July 20 10 St. John schools budget talks move forward As July opened, the deadlock that had stalled the approval of a budget for the St. John the Baptist Parish school system seemed to loosen a bit as the St. John Association of Educators came up with a plan to make the numbers work without having to resort to layoffs. The SJAE proposed setting aside four unpaid furlough days for teachers and other district employees. After some fine-tuning, an agreement was finally reached near the end of the month. After a couple of tense months, the parish’s teachers could finally breathe a little easier as it was announced that no layoffs would be necessary. The final agreement included district administration in the furlough plan, and the furlough days were set as Nov. 1, 2010, Nov. 2 2010, May 20, 2011 and May 23, 2011.

evening, the movie shown was “Grease,” and many in the St. Peter community completed the mood by dressing in their best 50s gear. The evening was so successful the school hosted another drive-in a few months later, this time with a Christmas theme. St. Peter School, however, was not the only place bringing out nostalgia in Reserve. The Reserve150 committee, which had its debut at Reserve’s Independence Day celebration, kicked its plans into high gear when it sponsored a handful of “scanning days.” In an effort to gather as much historic material on Reserve as possible as well as facilitate the making of a documentary on the town, the committee invited community members to bring in their old photographs so they could be scanned and put into a collective archive.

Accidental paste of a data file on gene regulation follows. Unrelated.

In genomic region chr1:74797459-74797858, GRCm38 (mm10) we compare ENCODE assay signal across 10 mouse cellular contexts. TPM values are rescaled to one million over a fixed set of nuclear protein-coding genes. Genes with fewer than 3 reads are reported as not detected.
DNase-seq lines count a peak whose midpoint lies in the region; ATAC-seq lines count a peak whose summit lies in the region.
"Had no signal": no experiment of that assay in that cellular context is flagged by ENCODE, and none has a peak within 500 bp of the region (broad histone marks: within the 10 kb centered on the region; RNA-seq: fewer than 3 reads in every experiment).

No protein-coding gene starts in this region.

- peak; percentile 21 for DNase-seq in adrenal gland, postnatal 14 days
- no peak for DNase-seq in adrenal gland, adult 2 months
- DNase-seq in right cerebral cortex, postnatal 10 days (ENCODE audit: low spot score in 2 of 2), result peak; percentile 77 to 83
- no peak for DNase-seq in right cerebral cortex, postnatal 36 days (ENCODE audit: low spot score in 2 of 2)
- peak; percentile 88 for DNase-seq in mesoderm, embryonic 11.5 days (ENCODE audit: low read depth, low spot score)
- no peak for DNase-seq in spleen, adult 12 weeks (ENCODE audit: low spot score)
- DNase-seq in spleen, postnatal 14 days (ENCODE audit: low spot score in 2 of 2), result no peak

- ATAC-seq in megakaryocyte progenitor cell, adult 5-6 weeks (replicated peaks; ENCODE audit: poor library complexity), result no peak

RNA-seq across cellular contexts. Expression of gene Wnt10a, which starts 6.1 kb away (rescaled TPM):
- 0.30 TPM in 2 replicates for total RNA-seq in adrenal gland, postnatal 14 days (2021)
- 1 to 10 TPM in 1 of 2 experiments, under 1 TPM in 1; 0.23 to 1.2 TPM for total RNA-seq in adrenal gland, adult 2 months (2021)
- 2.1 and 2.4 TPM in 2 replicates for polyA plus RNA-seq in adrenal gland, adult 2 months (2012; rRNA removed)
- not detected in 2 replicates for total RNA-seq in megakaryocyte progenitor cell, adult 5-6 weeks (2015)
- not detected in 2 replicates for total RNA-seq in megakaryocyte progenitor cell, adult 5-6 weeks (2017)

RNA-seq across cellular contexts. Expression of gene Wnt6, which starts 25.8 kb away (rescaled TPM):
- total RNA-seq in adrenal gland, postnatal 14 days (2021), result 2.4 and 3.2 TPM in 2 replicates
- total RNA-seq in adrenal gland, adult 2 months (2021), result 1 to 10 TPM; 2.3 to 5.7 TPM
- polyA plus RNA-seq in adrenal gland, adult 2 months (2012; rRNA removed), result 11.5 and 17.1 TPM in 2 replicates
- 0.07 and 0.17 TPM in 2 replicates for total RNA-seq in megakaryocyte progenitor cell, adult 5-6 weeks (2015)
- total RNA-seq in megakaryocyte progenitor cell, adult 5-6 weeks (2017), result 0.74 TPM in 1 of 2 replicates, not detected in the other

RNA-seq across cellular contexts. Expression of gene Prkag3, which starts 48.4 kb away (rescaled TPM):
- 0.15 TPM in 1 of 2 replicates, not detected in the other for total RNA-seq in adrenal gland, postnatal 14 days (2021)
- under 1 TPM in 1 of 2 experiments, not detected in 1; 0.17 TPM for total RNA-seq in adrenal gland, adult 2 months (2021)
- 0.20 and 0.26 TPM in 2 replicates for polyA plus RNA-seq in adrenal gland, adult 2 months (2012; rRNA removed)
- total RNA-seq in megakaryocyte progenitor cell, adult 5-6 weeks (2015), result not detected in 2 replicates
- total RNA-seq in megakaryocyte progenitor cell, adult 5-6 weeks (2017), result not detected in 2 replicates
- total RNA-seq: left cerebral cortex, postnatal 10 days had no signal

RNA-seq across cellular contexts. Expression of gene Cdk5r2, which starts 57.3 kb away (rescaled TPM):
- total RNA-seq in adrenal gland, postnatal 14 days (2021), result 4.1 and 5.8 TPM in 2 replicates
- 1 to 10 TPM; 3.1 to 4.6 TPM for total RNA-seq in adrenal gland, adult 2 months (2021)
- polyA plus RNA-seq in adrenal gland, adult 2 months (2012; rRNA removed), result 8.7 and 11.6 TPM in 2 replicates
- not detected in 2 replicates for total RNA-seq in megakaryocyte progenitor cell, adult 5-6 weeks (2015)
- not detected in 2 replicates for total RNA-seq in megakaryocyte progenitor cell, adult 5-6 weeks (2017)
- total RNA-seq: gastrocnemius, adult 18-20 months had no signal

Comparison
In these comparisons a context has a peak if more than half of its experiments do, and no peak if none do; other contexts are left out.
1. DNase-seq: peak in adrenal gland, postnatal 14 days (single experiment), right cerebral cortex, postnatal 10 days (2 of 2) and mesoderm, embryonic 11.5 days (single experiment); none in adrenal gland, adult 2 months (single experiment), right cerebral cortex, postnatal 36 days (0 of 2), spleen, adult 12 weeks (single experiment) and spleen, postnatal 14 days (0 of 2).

St. John Theatre staged a production of “The Music Man” in July. (Staff photo by David Vitrano)

Also early in the month, Perry DiCarlo was named principal of Riverside Academy. DiCarlo is a 20-year veteran of the St. John pub-